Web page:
Gifts at Work

Making UAlbany’s Future a Reality

By Carol Olechowski
Marcia Brown

More than a year after her passing at age 96, famed children’s-book illustrator and author Marcia Brown, B.A.’40, continues to support the University at Albany, its students and its library collections.

Through a gift received this past spring from the estate of the three-time Caldecott Medal recipient, The Marcia J. Brown Scholarship was established to benefit students who exemplify academic excellence and demonstrate financial need. Another estate gift funded The Marcia J. Brown Library Endowment in the M.E. Grenander Department of Special Collections & Archives. It will continue to support the initiatives, work and activities of the department, as the donor did during her lifetime.Brown, a native of Rochester, N.Y., graduated from the New York State College for Teachers (NYSCT) with a degree in English and drama. After teaching high school for three years, she took a position in the New York Public Library’s Central Children’s Room, where she honed her storytelling skills.

Her first book, The Little Carousel, was published in 1946. Two years later, Brown received her first Caldecott honors for Stone Soup. Over the next four decades, she earned the Caldecott Medal – the most prestigious recognition the American Library Association (ALA) awards – for Cinderella, or the Little Glass Slipper (1955); Once a Mouse (1962); and Shadow (1983). She earned the ALA’s Honor Book designation for Henry Fisherman; Dick Whittington and His Cat; Skipper John’s Cook; Puss in Boots; and The Steadfast Tin Soldier.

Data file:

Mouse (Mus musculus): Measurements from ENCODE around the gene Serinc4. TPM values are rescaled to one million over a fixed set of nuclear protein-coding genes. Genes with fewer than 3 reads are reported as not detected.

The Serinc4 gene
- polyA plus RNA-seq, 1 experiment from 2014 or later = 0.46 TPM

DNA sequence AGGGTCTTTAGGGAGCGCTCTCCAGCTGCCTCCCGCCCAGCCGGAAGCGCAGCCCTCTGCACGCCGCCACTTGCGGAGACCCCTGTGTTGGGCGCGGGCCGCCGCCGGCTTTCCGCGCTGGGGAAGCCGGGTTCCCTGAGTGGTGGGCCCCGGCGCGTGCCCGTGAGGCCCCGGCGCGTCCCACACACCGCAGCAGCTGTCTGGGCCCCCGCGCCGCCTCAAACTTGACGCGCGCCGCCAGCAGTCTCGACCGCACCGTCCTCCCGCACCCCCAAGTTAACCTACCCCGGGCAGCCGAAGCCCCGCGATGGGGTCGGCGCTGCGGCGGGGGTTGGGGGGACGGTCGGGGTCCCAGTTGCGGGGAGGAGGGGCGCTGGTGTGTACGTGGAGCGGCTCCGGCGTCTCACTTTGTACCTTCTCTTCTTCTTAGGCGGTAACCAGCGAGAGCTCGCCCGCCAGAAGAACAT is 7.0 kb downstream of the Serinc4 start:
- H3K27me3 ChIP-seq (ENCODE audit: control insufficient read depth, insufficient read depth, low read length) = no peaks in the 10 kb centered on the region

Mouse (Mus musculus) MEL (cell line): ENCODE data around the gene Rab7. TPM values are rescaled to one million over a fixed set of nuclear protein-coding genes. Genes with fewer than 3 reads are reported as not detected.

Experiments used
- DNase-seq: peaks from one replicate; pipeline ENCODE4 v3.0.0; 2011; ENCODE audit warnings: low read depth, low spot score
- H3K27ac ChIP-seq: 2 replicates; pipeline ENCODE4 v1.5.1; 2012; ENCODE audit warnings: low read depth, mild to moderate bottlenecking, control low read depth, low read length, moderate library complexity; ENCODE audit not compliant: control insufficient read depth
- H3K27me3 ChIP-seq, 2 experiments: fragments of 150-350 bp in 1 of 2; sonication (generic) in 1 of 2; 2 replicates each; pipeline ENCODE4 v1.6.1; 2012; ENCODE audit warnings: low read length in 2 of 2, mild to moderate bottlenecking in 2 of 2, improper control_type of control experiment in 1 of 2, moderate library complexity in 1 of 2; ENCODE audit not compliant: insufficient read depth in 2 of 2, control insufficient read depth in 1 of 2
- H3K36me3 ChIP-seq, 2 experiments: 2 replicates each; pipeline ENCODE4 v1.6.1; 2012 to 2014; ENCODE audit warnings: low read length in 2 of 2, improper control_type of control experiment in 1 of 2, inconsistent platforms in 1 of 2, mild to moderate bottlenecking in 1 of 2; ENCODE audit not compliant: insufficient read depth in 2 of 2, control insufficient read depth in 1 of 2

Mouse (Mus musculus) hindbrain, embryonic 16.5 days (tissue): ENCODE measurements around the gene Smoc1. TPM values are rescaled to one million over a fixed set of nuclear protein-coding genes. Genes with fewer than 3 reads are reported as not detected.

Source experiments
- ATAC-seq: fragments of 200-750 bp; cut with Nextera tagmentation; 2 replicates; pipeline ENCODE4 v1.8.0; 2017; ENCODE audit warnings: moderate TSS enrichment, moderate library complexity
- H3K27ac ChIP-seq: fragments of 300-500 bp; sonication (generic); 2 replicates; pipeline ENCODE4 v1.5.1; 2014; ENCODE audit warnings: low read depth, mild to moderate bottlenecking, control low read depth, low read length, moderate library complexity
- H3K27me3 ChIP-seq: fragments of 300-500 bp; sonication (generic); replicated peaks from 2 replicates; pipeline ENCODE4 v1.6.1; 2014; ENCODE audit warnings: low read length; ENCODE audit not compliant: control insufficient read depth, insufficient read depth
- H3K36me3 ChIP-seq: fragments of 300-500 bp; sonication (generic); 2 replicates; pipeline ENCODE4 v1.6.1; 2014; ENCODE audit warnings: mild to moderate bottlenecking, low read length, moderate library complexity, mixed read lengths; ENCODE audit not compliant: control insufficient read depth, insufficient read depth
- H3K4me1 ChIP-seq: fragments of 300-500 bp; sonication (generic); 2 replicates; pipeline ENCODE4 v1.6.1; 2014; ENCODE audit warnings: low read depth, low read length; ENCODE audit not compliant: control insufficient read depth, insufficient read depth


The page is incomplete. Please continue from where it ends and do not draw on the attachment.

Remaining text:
Several years ago, Brown named the M.E. Grenander Department of Special Collections & Archives the repository of her life’s work. The Marcia Brown Collection includes her correspondence, manuscripts, watercolors, pastels, woodcuts, final art, books and puppets. She also provided funds for its maintenance and interpretation. All told, Brown’s contributions to UAlbany during her lifetime, coupled with commitments made through her estate, will exceed $1 million.

David Mitchell, curator of the University’s Miriam Snow Mathes Historical Children’s Literature Collection, described Brown as an “artist who was literate.” He added: “She was able to absorb the spirit of a story, and then choose a medium and work in a style that captured that spirit.” Last April, the University community gathered in the Science Library’s Standish Room to honor her at Celebrating the Life of an Artist: Marcia Brown (1919-2015).